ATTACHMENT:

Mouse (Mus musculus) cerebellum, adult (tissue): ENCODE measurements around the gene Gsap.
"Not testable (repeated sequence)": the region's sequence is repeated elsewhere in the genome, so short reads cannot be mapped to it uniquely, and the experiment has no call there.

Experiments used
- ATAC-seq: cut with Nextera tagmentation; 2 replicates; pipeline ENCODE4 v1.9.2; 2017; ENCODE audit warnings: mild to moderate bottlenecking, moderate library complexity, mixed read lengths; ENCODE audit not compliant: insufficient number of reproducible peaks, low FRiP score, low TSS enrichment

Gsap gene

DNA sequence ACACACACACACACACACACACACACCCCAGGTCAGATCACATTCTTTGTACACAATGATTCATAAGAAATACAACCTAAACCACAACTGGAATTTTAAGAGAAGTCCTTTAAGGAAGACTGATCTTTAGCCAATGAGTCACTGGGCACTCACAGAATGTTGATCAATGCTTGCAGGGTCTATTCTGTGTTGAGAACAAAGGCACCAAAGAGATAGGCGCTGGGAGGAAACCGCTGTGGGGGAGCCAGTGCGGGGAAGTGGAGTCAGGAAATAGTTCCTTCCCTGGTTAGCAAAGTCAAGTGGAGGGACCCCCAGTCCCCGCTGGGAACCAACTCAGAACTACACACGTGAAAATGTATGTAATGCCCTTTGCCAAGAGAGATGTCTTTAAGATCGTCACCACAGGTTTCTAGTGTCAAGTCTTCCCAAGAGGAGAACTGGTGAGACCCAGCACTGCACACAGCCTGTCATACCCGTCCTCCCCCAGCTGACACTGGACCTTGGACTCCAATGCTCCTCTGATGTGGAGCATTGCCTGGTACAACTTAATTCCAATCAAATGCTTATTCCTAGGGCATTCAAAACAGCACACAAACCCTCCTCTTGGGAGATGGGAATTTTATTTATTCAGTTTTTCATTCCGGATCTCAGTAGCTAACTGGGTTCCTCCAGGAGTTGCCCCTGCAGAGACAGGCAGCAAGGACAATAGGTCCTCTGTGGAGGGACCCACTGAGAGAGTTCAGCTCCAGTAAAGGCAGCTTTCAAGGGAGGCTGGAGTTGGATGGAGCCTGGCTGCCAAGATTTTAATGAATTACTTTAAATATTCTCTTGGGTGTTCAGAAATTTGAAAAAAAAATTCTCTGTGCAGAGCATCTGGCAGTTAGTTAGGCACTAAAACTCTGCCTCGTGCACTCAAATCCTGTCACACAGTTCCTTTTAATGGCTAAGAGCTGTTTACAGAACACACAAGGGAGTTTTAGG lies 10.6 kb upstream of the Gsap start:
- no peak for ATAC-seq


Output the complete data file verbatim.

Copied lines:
Mouse (Mus musculus) cerebellum, adult (tissue): ENCODE measurements around the gene Gsap.
"Not testable (repeated sequence)": the region's sequence is repeated elsewhere in the genome, so short reads cannot be mapped to it uniquely, and the experiment has no call there.

Experiments used
- ATAC-seq: cut with Nextera tagmentation; 2 replicates; pipeline ENCODE4 v1.9.2; 2017; ENCODE audit warnings: mild to moderate bottlenecking, moderate library complexity, mixed read lengths; ENCODE audit not compliant: insufficient number of reproducible peaks, low FRiP score, low TSS enrichment

Gsap gene

DNA sequence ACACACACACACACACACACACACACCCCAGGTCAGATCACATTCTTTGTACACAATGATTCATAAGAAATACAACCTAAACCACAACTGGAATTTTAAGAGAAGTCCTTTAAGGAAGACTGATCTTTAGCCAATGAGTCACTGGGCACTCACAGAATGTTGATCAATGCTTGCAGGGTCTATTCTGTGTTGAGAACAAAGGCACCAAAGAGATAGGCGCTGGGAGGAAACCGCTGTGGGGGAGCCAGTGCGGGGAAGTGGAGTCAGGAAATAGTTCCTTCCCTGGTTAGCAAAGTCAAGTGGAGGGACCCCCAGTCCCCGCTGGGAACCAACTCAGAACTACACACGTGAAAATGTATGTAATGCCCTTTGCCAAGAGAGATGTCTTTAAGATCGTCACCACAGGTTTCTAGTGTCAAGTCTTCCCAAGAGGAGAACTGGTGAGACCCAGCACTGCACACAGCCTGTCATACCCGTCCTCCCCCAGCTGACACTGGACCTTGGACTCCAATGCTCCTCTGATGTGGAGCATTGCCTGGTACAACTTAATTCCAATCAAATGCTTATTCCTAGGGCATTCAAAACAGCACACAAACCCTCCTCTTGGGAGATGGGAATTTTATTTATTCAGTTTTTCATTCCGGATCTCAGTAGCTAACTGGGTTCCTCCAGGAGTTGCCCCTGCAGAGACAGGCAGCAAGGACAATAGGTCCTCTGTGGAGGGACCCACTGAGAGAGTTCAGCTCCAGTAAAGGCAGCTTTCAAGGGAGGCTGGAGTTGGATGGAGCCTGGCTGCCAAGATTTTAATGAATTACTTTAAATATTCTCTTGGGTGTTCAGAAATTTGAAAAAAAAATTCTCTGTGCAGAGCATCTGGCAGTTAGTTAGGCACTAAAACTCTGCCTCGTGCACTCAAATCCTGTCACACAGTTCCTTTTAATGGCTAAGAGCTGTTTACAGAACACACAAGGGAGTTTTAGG lies 10.6 kb upstream of the Gsap start:
- no peak for ATAC-seq